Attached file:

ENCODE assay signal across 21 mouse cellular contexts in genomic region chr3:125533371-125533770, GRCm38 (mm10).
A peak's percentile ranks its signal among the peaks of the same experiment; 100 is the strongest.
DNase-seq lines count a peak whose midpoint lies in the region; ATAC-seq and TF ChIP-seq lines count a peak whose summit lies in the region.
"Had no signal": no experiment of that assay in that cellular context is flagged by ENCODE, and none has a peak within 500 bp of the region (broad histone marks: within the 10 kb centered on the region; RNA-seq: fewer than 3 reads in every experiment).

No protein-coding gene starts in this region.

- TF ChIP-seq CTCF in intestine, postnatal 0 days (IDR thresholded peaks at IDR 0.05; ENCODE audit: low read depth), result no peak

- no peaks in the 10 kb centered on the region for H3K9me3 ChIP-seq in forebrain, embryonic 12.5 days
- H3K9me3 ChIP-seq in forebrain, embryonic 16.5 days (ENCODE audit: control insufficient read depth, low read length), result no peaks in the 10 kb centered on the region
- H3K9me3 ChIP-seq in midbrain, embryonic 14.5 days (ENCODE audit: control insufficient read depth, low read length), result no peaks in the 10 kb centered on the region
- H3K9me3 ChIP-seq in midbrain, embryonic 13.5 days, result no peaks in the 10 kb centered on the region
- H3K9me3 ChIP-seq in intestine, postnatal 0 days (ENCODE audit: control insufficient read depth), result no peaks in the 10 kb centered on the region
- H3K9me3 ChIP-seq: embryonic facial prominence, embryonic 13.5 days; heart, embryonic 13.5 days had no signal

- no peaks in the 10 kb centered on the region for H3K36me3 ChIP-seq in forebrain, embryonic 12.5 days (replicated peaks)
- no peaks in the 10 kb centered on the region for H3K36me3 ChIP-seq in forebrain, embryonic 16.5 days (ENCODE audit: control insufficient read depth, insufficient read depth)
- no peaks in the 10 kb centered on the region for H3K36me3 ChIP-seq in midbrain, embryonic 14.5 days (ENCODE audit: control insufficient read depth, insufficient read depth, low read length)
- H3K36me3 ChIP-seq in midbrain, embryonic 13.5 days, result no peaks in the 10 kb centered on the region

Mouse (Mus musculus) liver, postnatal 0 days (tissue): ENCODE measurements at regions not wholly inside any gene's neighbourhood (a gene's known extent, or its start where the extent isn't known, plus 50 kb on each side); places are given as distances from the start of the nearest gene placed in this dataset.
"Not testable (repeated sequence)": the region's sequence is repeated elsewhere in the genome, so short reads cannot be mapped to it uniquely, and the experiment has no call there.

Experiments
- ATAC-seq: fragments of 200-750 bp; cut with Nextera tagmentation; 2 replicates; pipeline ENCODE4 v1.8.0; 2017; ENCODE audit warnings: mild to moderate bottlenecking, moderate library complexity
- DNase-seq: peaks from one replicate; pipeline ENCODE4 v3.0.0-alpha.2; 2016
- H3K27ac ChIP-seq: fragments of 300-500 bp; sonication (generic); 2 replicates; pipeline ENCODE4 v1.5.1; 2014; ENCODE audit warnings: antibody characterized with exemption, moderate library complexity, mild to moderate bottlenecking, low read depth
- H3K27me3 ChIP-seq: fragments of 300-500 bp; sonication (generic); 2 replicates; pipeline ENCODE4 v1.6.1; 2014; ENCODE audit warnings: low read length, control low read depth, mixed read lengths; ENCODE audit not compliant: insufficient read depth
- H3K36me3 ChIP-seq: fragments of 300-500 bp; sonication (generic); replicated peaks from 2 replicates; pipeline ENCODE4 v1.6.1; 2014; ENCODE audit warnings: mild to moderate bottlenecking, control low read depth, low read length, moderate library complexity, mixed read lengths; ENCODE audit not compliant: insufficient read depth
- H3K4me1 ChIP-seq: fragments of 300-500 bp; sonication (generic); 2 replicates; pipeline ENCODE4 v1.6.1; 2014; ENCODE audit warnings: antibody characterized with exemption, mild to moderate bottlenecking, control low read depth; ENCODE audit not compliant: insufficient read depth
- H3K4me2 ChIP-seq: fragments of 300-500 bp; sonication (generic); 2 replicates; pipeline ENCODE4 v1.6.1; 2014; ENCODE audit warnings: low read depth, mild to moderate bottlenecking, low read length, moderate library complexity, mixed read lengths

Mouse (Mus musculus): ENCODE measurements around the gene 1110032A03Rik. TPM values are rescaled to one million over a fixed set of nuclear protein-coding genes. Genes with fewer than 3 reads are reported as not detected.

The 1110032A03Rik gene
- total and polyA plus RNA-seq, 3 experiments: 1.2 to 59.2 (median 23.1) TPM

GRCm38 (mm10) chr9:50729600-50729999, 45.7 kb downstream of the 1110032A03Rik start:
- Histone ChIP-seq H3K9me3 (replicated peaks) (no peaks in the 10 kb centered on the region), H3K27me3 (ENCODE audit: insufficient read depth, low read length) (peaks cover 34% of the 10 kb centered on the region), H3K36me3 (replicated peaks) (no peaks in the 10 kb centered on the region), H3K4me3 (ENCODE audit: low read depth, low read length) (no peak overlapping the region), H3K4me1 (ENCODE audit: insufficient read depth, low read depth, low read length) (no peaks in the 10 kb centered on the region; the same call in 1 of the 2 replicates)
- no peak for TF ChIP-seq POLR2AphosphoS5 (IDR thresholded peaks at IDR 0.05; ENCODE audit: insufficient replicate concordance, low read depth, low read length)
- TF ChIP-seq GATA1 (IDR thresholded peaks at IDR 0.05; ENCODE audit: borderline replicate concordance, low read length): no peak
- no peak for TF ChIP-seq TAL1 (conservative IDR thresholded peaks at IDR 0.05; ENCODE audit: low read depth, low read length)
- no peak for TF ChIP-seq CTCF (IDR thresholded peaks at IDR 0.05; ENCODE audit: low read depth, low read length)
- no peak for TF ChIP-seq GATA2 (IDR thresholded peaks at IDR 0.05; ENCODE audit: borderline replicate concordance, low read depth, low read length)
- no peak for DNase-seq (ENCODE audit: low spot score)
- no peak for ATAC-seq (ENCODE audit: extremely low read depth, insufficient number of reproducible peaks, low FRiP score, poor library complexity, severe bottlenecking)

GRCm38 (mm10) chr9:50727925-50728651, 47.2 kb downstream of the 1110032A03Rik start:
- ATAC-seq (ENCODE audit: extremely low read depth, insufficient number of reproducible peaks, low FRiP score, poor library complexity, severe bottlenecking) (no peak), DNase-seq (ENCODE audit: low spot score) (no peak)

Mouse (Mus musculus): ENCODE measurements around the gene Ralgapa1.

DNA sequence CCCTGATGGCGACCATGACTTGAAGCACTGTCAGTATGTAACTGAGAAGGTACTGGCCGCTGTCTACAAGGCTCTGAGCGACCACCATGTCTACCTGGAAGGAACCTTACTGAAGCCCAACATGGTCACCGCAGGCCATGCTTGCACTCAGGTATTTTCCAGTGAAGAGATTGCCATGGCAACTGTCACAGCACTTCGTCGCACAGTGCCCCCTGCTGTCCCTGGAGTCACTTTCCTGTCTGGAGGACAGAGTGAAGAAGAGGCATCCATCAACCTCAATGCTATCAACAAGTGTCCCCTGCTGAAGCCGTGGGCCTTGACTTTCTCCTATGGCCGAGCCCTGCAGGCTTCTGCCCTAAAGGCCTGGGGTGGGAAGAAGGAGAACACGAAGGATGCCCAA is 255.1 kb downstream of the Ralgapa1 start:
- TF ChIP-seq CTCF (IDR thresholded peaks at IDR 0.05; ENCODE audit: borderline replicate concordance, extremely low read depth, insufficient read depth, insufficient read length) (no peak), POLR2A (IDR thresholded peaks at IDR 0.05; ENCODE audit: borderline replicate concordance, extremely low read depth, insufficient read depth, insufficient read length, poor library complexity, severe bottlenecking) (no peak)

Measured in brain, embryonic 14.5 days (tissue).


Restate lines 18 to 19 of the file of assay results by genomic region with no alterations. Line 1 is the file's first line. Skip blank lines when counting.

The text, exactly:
"Not testable (repeated sequence)": the region's sequence is repeated elsewhere in the genome, so short reads cannot be mapped to it uniquely, and the experiment has no call there.

Experiments